On Sunday afternoon, while the clock was ticking down to 0:00 on the NFC Championship Game, my first thought wasn’t "How bad was Jay Cutler’s injury for him to stay off the field?" or "Wow. Caleb Hanie had a decent performance and he will probably get a (slim) chance to compete for the job," or even "Damn, the Super Bowl was so close..." but instead it was “Will Lovie Smith come back to coach the Bears next year?"
That’s a tricky question and just one day after the Bears' elimination from the playoffs it may be hard to answer, but first let’s remember:
- From 1993 to 2003 (a year prior when Smith was hired), Chicago only managed to have two playoff appearances. While during Smith’s tenure (2004-2010), the Bears have played in the postseason three times.
- Since the day that he came into Hallas Hall, he’s been trying to make a defense that resembles the legendary Monsters of the Midway and he has done a good job doing it.
- Smith has coached in the NFC championship twice while Mike Ditka, as the Bears head coach, has coached in three.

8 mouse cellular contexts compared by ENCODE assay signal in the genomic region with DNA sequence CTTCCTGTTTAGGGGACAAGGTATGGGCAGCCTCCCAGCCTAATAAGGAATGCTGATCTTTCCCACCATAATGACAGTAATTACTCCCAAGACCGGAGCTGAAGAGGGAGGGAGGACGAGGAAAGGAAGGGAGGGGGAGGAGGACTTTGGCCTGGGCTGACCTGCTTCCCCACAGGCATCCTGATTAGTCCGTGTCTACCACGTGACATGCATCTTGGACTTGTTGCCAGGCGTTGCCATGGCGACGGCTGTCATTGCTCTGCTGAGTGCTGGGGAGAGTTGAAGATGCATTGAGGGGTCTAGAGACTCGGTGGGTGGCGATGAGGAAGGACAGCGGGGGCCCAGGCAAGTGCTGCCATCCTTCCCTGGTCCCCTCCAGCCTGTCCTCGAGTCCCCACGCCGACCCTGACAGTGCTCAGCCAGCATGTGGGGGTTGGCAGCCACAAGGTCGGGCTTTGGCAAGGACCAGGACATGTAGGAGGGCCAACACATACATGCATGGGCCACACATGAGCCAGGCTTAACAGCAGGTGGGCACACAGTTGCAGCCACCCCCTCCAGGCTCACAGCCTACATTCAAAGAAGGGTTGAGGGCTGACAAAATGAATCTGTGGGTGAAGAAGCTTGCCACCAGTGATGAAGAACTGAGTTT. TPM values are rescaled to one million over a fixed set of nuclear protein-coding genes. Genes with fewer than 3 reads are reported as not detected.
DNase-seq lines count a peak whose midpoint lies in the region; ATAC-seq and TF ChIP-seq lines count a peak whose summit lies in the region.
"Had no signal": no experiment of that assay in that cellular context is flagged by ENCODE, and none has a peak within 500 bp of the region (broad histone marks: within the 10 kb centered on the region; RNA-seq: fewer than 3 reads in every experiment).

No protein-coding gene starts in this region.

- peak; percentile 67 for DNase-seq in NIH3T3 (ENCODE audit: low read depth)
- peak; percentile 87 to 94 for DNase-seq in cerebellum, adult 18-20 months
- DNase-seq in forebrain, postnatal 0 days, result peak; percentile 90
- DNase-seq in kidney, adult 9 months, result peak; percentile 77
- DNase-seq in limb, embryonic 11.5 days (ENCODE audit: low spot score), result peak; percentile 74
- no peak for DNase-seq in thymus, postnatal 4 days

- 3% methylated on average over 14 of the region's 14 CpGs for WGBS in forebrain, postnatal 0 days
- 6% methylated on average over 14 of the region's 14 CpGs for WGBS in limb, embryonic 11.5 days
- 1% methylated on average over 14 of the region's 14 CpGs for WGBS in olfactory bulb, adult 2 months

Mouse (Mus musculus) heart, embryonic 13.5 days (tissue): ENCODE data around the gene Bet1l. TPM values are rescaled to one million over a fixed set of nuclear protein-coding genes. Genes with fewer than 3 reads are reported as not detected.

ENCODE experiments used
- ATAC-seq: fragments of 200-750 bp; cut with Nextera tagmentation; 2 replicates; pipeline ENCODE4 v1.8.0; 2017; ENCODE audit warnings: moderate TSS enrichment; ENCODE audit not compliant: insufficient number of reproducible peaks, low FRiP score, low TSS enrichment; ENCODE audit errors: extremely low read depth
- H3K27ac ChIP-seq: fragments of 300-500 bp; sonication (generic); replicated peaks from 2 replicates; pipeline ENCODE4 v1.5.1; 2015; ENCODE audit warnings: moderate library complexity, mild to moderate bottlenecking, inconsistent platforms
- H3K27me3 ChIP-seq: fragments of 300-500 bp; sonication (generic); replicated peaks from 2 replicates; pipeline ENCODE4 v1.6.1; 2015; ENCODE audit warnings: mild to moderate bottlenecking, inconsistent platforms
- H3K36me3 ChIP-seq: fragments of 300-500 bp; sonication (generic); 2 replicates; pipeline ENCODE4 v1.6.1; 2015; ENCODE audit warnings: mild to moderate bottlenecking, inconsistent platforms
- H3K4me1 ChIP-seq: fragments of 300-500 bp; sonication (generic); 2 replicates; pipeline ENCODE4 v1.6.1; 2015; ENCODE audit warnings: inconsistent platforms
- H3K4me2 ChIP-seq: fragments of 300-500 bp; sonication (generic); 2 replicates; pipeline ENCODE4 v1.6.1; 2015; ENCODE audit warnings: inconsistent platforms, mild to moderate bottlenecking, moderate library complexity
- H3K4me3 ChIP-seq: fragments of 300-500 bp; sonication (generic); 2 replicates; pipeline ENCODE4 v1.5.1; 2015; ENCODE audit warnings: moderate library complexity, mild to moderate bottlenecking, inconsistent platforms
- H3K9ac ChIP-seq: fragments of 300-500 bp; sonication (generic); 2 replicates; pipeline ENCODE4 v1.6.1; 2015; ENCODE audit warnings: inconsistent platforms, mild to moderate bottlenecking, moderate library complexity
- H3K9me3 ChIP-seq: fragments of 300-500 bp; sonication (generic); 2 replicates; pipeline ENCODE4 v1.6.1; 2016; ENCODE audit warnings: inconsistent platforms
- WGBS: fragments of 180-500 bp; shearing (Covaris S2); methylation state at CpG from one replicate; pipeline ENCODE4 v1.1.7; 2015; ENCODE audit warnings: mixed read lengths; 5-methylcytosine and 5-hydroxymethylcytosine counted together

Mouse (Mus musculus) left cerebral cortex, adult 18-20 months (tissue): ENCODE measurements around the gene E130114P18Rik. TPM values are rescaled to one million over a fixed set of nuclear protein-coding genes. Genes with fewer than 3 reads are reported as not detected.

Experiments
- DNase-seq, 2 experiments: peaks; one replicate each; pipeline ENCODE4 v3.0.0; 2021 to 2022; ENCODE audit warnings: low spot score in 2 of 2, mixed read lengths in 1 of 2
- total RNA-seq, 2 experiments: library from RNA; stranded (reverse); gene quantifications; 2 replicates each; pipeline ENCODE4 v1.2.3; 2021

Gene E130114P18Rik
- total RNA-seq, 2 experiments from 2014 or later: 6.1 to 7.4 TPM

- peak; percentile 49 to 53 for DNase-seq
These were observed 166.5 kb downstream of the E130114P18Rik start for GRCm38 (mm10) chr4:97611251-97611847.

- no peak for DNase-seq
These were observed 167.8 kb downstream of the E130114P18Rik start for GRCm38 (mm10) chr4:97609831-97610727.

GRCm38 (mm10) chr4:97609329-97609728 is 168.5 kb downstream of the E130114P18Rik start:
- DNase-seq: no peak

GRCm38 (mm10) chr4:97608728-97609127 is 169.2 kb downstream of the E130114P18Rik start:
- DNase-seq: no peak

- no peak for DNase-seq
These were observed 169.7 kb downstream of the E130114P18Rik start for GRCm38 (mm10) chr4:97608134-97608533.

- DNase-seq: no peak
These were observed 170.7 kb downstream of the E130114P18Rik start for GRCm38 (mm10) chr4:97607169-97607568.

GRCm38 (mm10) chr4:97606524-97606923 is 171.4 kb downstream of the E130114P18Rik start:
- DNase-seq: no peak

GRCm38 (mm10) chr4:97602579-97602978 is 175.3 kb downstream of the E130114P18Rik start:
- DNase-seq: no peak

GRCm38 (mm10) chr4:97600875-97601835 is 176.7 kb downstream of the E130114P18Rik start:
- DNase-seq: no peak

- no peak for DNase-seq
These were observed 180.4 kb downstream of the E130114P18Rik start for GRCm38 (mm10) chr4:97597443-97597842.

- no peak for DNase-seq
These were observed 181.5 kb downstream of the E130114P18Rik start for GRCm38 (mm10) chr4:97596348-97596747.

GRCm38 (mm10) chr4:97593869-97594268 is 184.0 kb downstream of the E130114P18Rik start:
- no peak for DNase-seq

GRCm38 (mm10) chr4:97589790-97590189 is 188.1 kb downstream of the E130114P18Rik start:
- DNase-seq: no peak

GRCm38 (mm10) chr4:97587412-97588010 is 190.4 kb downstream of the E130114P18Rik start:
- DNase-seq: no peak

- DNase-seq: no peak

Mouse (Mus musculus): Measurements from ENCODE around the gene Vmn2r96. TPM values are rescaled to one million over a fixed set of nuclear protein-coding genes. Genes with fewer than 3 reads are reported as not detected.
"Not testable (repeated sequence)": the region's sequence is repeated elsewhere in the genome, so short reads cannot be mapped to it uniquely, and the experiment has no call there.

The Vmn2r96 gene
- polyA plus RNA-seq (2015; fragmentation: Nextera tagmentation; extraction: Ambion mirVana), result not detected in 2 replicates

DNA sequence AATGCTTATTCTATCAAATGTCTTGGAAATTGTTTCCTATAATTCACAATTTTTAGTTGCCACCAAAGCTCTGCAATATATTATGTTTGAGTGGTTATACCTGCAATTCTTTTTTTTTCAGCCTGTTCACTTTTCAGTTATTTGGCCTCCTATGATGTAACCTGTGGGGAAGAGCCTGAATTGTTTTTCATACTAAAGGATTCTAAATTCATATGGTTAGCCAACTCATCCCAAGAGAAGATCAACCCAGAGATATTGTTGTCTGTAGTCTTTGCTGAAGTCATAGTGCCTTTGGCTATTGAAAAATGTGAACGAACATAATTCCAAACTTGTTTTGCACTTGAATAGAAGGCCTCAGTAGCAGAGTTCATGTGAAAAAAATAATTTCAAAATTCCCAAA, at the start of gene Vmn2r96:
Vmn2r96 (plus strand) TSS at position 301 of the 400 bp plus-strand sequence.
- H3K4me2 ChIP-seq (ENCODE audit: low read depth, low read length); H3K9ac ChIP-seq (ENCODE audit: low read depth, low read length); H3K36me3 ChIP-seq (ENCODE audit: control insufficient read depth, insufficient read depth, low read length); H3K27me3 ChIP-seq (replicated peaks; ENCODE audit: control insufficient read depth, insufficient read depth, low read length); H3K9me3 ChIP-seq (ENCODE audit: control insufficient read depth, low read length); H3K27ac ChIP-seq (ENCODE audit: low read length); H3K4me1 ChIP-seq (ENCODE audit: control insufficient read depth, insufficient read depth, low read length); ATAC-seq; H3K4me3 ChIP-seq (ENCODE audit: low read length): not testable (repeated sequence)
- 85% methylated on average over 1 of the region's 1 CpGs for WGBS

- Lovie has more winning seasons than losing seasons.
Now we could all talk about the missteps that Lovie has had in his career; from holding onto Rex Grossman for too long, to his judgment on managing the clock in crucial situations, but in the end Lovie has done a far better job than his last two predecessors.
Don’t get me wrong, just last year I wanted him gone too. Not making the playoffs in three years had me sick of him and I was hopeful that maybe the Bears front office would terminate his contract before the start of training camp, but somehow Lovie managed to get his team deep into the playoffs and I became one of his few supporters.
If you really want to blame somebody, blame general manager Jerry Angelo. Angelo has made some decisions in the past that have cost the Bears a lot of games. First we have the decision not to re-sign defensive coordinator Ron Rivera in 2006; Rivera had made the Bears D the second best in the country. Then he decided to trade Thomas Jones—who was still in his prime—to the Jets. And finally, his draft pick selection has never been the best.
In fact I would hold Angelo accountable for the three-year playoff drought the Bears had after the Super Bowl, for the reasons I've written above.
I would like Lovie to sign a two-year contract and see what he can do with the rejuvenated defense and the upcoming rookies he’s going to get—if Angelo doesn’t screw that up. But I would prefer to see Angelo leave the team.
Probably nothing of what I mentioned in the last paragraph will happen though; Lovie will get a four or five-year contract and Angelo will keep messing things up.